Northern California’s Glass and Zogg fires almost fully contained

Two wildfires that terrorized Northern California for the past few weeks are now nearly fully contained as crews take advantage of better weather, Cal Fire officials said Monday.

Both the 56,338-acre Zogg Fire in Shasta County and the 67,484-acre Glass fire in Napa and Sonoma counties have reached more than 90% containment, according to fire officials. Crews expect to fully contain the Zogg fire by late Monday.

“It couldn’t come too soon — particularly with the higher winds coming into that area,” said Gov. Gavin Newsom during a press briefing.

Both fires broke out Sept. 27 and have since torn through more than 100,000 acres combined, destroying more than 1,500 structures and killing four people in total. The Glass fire in particular devastated parts of California’s famed wine country, damaging more than 20 wineries throughout the region, including Spring Mountain, which had avoided previous fires until this year.

State investigators are meanwhile looking into whether PG&E’s equipment may have sparked the Zogg fire, and last week seized equipment near the blaze, the utility said in a regulatory filing.

As of this weekend, firefighters reported significant progress in containing the blazes. Evacuation orders have been lifted across parts of Napa County, and Cal Fire officials said in a Monday morning update that “little fire activity” has been reported throughout the day.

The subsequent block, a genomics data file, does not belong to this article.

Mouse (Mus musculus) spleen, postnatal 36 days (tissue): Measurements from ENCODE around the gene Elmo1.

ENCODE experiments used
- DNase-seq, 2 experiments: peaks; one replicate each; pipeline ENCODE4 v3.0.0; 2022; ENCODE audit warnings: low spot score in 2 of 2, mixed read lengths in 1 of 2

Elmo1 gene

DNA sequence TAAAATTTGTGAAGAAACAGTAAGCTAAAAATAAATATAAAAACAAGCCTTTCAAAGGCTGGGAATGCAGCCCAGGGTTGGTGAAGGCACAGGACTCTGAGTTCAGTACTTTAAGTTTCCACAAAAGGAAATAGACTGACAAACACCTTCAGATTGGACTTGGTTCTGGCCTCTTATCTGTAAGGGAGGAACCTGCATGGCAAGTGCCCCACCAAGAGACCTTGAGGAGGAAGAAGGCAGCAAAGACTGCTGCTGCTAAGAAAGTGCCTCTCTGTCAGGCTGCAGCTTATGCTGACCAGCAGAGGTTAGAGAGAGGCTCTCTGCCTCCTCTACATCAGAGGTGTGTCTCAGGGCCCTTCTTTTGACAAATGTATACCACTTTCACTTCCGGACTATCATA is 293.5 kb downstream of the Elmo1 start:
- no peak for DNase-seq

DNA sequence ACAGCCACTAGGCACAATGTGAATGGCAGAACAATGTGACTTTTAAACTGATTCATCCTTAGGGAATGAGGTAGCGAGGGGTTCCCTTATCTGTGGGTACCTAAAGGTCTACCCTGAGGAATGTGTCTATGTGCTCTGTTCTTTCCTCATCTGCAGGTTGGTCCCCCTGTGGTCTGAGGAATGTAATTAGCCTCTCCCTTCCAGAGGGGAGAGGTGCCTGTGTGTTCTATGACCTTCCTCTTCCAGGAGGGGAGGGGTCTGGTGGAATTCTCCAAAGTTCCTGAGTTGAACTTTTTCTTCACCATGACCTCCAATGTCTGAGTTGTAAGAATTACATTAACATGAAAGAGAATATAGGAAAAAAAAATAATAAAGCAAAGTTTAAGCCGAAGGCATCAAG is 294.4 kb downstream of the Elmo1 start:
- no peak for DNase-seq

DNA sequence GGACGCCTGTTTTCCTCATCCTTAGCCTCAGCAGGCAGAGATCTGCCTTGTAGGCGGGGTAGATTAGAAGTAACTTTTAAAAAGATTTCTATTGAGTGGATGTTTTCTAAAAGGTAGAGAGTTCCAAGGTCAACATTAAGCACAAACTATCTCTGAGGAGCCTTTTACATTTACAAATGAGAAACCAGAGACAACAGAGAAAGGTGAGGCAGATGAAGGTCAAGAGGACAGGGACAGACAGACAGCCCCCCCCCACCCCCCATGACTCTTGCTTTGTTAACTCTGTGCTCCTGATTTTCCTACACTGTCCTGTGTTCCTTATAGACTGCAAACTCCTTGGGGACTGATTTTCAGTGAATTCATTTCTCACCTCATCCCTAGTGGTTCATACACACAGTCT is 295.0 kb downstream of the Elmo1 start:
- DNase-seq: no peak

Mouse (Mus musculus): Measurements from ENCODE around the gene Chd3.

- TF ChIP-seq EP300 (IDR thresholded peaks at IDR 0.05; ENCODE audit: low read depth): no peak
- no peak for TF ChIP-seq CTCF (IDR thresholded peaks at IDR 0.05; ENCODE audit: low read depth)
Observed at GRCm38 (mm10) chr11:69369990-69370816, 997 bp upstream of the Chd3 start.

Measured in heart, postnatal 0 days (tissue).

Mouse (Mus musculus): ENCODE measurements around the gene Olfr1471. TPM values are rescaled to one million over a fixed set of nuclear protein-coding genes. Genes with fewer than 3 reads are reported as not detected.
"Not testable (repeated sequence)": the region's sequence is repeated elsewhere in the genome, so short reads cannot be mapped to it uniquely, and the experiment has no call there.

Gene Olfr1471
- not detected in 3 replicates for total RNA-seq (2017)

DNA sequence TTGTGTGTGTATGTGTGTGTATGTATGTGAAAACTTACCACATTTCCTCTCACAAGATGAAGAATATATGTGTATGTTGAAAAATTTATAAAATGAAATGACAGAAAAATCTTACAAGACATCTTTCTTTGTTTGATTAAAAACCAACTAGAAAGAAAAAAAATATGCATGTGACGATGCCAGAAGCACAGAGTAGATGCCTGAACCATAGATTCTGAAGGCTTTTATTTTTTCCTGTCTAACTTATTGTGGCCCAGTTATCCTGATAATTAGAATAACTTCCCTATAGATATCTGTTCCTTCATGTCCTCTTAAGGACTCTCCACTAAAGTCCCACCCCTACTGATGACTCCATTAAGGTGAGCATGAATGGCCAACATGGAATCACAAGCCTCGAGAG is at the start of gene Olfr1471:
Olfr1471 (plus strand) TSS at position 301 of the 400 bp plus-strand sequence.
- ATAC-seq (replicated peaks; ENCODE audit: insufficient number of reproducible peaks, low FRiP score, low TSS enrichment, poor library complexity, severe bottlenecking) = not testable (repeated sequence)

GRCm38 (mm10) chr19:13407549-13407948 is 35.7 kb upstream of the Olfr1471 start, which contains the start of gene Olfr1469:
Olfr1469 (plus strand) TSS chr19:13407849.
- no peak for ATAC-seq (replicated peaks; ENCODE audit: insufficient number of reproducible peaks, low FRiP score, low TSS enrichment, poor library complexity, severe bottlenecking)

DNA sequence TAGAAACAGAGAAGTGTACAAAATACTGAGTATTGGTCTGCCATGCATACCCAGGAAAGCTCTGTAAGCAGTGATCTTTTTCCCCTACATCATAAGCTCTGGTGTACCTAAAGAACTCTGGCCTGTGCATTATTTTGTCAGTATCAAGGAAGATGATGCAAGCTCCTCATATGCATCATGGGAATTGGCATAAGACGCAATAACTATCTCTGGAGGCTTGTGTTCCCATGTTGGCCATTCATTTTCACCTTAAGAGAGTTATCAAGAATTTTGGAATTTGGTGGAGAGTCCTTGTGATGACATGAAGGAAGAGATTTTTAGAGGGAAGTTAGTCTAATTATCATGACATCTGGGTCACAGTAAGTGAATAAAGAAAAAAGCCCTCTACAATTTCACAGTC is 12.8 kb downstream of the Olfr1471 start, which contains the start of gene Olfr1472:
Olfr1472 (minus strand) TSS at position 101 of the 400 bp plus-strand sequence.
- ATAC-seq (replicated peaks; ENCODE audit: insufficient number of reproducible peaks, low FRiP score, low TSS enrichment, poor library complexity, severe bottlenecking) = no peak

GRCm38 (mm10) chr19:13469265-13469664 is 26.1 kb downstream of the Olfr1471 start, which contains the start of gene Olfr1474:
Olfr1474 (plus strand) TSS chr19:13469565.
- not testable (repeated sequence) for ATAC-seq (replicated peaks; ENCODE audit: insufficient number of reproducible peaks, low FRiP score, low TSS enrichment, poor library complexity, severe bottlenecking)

Crews are hoping to start mopping up before winds pick up again this weekend, Newsom said. Gusts of up to 30-40 mph — and potentially 50 mph in some of the highest peaks of the East Bay hills, Santa Cruz mountains and North Bay mountains — prompted both a Public Safety Power Shutoff warning from utility PG&E and a National Weather Service fire weather watch for the region.

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The August Complex fire — which has burned more than 1 million acres across seven counties — has meanwhile hit 75% containment, while the smaller Creek fire in Fresno and Madera counties is at 55% in light of “stubborn” fire conditions, the governor said.

“I want to remind people of the importance of being even more vigilant in these dry and hot conditions where we begin to see this winds pick up,” Newsom added. “Please maintain your vigilance. Please take very seriously those evacuation orders.”

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Source:: The Mercury News – Entertainment

      

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